Corporate profits

CEO pay and corporate profits rose in 2021. Workers’ wages lagged.

Amazon.com had the highest CEO-worker pay gap in the S&P 500 last year, according to a survey by the AFL-CIO union.

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CEO compensation is up, as are corporate profits, but worker compensation has not kept pace, especially given inflation, according to an AFL-CIO survey.

CEOs of S&P 500 companies earned an average of $18.3 million in total compensation last year, the survey saidie an increase of 18.2% against a 7.1% increase in inflation.

CEO compensation is approximately 324 times more than the median wage of workers at their companies, whose pay rose about 4.7% last year, the American Federation of Labor and the Congress of Industrial Organizations found.

The average pay for CEOs of S&P 500 companies included $1.19 million in salary and $9.93 million in restricted stock, according to the report.

Amazon.com (ticker: AMZN) had the highest pay gap between CEO and worker, approximately 6,474 to 1, according to the survey. The average Amazon worker made $32,855 last year, while CEO Andy Jassy won $212.7 million in total compensation. Amazon’s net income in 2021 was $33.4 billion, compared to $21.3 billion in 2020.

Jassy’s salary included a base salary of $175,000, in addition to more than $200 million in stock awards over the next decade.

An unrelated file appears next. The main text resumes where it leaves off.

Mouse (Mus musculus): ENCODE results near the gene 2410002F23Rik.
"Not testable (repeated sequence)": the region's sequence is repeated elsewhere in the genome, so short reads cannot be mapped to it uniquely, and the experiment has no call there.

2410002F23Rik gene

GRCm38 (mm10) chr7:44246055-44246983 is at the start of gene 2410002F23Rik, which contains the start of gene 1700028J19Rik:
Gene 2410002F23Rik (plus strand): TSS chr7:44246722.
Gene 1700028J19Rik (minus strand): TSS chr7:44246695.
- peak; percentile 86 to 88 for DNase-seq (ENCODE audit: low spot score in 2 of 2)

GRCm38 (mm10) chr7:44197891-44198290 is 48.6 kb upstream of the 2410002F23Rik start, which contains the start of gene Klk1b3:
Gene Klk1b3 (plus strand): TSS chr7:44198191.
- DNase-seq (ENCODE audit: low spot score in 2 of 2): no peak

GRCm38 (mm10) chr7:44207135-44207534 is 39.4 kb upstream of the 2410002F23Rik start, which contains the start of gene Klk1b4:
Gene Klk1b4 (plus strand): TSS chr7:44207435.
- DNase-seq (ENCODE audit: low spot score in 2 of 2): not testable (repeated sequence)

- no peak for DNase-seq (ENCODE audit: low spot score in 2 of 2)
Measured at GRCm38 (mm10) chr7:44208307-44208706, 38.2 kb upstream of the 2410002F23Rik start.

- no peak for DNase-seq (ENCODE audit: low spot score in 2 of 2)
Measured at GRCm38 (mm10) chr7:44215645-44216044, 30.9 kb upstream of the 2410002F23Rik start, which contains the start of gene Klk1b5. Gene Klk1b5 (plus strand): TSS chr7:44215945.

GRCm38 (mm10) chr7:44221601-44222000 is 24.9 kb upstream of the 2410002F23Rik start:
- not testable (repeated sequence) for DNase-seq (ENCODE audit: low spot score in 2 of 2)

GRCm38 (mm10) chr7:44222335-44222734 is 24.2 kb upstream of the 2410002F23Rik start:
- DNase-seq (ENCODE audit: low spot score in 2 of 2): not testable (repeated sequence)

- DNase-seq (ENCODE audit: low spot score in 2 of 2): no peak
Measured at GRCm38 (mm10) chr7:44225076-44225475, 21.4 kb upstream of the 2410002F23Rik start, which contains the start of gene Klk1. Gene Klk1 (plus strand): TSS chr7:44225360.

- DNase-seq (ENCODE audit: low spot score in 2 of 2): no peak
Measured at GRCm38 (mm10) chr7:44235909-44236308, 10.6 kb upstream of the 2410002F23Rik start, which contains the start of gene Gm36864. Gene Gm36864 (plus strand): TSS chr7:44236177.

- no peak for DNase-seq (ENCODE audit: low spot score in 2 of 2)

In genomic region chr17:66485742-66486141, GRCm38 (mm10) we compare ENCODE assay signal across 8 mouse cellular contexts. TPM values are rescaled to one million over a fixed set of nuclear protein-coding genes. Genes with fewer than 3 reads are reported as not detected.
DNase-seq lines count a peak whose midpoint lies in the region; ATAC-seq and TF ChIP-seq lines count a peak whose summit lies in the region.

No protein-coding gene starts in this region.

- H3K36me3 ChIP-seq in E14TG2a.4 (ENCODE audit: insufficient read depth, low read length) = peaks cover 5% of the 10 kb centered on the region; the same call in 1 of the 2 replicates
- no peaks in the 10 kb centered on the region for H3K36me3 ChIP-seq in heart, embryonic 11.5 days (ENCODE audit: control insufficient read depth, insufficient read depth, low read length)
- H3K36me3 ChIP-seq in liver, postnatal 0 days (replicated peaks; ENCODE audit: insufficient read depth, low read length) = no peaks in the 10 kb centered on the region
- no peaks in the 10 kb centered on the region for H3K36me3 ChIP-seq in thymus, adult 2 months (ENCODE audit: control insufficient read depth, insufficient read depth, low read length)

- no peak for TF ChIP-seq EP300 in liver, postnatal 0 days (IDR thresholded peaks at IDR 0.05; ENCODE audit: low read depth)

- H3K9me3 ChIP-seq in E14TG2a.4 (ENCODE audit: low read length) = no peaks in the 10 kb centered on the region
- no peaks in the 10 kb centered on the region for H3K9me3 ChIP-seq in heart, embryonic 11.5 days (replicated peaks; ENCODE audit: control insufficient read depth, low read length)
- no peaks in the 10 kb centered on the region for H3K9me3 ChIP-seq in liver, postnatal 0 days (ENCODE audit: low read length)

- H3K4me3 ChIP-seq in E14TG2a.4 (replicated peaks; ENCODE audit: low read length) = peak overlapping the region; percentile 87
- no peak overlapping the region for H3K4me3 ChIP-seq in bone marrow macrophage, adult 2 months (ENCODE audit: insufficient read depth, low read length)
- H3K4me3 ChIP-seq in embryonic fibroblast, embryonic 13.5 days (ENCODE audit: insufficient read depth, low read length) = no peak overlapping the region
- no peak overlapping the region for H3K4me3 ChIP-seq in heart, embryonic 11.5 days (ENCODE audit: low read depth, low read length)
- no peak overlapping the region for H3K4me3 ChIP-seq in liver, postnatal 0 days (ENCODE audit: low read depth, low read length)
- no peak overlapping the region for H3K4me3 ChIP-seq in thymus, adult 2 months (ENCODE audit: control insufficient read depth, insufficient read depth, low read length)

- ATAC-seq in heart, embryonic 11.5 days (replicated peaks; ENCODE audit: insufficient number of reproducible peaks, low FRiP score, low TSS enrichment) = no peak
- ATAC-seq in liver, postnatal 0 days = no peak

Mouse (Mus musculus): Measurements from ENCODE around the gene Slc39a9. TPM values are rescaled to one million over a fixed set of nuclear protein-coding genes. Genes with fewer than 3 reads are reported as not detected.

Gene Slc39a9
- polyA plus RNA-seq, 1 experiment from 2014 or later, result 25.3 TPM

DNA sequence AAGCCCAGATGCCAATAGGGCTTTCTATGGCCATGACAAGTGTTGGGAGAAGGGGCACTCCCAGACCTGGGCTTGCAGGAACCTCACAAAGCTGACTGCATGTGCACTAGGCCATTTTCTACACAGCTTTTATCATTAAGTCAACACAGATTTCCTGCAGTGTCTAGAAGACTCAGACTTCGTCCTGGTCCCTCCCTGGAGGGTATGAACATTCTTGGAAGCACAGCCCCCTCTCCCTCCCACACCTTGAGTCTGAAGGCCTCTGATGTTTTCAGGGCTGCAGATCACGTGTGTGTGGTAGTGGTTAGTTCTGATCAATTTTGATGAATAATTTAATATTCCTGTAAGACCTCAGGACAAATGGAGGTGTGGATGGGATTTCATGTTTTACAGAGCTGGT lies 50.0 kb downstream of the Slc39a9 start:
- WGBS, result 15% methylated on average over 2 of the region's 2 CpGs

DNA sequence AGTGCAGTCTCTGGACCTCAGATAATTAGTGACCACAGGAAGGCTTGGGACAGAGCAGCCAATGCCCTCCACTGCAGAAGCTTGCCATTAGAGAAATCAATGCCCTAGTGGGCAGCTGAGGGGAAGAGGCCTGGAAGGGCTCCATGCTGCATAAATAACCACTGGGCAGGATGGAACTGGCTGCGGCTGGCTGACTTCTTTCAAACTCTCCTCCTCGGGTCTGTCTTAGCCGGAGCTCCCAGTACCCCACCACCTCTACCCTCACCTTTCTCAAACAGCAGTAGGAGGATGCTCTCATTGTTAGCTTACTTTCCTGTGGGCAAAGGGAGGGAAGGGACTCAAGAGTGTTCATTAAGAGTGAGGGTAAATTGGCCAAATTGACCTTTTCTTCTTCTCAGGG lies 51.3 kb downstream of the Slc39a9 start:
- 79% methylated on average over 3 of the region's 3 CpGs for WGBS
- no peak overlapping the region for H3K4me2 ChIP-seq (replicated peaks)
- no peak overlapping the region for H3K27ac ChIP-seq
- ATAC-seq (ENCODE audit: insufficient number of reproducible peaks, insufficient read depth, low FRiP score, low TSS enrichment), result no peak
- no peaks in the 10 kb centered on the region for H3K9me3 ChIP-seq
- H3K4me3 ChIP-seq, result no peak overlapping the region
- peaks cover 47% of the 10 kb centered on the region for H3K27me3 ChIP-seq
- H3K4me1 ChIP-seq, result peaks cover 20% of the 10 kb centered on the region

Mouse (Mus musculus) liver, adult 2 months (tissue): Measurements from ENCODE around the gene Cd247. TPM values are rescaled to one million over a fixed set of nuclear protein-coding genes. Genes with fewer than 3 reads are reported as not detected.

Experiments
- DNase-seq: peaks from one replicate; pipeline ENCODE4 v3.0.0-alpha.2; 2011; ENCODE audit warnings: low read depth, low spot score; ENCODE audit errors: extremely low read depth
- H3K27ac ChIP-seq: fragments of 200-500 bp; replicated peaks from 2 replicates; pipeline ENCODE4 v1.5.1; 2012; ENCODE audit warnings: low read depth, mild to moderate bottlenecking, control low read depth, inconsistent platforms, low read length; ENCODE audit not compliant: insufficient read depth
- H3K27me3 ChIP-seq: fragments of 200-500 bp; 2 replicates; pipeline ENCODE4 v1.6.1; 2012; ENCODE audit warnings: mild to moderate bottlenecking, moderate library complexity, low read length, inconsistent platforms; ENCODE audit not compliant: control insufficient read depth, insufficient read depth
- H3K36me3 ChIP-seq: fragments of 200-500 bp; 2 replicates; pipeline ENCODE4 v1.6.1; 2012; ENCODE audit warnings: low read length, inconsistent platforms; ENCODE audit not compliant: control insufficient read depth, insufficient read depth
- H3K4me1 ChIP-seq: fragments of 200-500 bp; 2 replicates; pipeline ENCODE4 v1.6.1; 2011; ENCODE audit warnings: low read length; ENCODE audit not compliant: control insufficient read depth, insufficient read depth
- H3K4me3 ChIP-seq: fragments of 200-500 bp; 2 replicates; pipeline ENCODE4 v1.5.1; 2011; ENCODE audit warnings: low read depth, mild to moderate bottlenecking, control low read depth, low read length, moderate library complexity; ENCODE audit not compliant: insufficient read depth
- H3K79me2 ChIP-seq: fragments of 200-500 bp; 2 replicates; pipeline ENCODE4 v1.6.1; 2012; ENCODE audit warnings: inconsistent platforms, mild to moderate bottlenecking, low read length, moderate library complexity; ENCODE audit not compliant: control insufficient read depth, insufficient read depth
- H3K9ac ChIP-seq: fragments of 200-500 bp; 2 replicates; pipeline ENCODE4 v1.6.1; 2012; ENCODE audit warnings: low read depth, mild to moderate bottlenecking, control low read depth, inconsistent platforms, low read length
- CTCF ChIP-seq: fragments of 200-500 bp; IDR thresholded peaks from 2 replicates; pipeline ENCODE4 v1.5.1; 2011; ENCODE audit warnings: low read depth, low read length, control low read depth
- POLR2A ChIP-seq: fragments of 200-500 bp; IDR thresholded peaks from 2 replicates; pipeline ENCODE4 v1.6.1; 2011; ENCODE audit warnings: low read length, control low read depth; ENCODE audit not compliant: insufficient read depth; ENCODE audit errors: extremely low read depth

An Amazon spokesperson Told MarketWatch, which previously reported on the survey, that stock awards are expected to make up a large portion of Jassy’s compensation in coming years. The average starting wage for Amazon workers is over $18 an hour, the spokesperson told MarketWatch.

The CEO of Expedia (EXPE) was the highest paid in the S&P 500 last year, with a total of $296.2 million. The median worker pays

Expedia

was $102,270, according to the investigation. Expedia reported adjusted revenue of $257 million in 2021, up from a loss the previous year.

An Expedia spokesperson said MarketWatch CEO Peter Kern’s compensation includes long-term equity incentives that don’t begin vesting until at least 2024. The AFL-CIO, which represents 12, 5 million workers, noted that while some leaders have salary of blamed workers partly because of rising prices, workers’ real wages have fallen 2.4% last year after adjusting for inflation.

Write to Janet H. Cho at [email protected] and Liz Moyer at [email protected]